Commonwealth Electric Co. of the Midwest in Omaha, Neb., is heavily involved in an industrial project to upgrade electrical, instrumentation and control systems for one of the Metropolitan Utility District (MUD) water treatment facilities in Omaha. MUD serves more than 214,000 customers an average of about 90 million gallons of water per day. The district owns and operates three water treatment facilities and an extensive distribution system capable of supplying potable water in excess of 300 million gallons per day.
Work on the MUD facility began in January 2018 with completion scheduled in December 2019, said Adam Brumbaugh, Commonwealth Electric project manager.
“Because MUD is revising and upgrading the chemical process for treating the water supply, we’re actually installing completely new electrical and control systems, which will enable more efficient chemical delivery to the water-softening and clarification processes and will reduce the current lime feed content an average of 3,000 pounds per day—as much as 25 percent,” Brumbaugh said.
Work on the new systems must be carried out while the old system remains in service to provide uninterrupted water to customers. The three-story MUD chemical building was built in 1956 and interior demolition for the upgrade began on the main floor and with the relocation of the large control center board to the basement. Some staff members had to be relocated to temporary on-site trailers while the lab and lab staff remain in the building during construction.
“The new control center board is programmable logic controller [PLC]-based and will be relocated to the main IT room in the basement of the facility,” Brumbaugh said. “The main electrical room was also relocated to the basement due to the need for both services to be operational at the same time. Not only did moving the main electrical room aid in phasing, but now all electrical equipment can be kept secure and isolated at one location which reduces the possibility of arc-flash hazards. Previously, equipment was scattered around and mingled with other process equipment.”
Brumbaugh said the project also includes new lighting throughout the building as well as new exterior lighting.
“The need for efficient LED lighting was emphasized in the early planning stages,” he said. “We are using luminaire-integrated occupancy sensor lighting controls, which is an important cost-savings measure for MUD.”
More than 300 interior LED luminaires eventually will be installed with most using aircraft cable for mounting and flexible conduit for pathways. More than 20 LED luminaires will be installed to replace all outdated lighting around the facility. The same type of LED flood luminaire will both be pole- and wall-mounted for uniformity.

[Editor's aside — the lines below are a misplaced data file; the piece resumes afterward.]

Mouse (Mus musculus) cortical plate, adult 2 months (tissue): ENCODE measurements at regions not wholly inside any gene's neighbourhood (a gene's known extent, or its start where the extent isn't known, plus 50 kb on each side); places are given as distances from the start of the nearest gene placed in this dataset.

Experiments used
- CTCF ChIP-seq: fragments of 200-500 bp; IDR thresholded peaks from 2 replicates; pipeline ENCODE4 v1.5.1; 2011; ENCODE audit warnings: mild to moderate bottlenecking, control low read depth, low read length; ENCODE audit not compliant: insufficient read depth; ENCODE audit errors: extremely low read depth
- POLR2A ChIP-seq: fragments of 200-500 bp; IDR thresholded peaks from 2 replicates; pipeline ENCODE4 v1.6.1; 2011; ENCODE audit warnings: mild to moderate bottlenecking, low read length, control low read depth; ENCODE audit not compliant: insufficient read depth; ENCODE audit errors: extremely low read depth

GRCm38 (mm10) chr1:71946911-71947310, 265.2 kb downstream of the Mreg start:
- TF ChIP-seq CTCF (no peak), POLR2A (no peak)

A complete new fire alarm system will be installed to bring the facility up to current code compliance with all the modern technologies. MUD has its own security group and will be installing all new equipment utilizing pathways installed by Commonwealth. The building upgrade also includes new offices and conference room, which require addition control technologies including modern AV equipment.
Commonwealth has its own prefabrication shop that is being used on the project.
“Early on, we identified the benefits of utilizing our shop during the preconstruction phases of the project,” Brumbaugh said. “Items that were executed at our shop included conduit nipples, cable tray strut-mounting racks, and devising more efficient ways for mounting luminaires and other electrical devices and pathways. This has been instrumental in delivering materials as needed to increase job efficiency.”
Commonwealth also has been able to use its basement for equipment storage.
Because of the complexity of the project and the need to keep water services operating, Commonwealth personnel met daily with MUD staff and the implementation contractor, Huffman Engineering.
“This proactive approach to project management is keeping work proceeding efficiently and on schedule,” Brumbaugh said. “In addition, we are utilizing an in-house electrical engineer for all project management needs. MUD deserves much of the credit for the progress of construction.”
As with all Commonwealth projects, safety is a priority.
“Our safety culture allows all employees to be empowered to ensure safety rules are followed,” Brumbaugh said. “Safety will always be top priority. No job is so important that safety can be over looked. Commonwealth Electric Co. of the Midwest believes the most important asset we provide to our customers is the quality workmanship of our employees and a safe work environment. Our safety motto says it best: ‘We Sell it, Promote it, and are Proud of It.’”
Commonwealth Electric is a full-service electrical contractor with commercial, industrial, institutional and communications capabilities. Corporate offices are in Lincoln, Neb., with five other locations in Nebraska, one in Des Moines, Iowa, and one in each in Phoenix and Tucson, Ariz.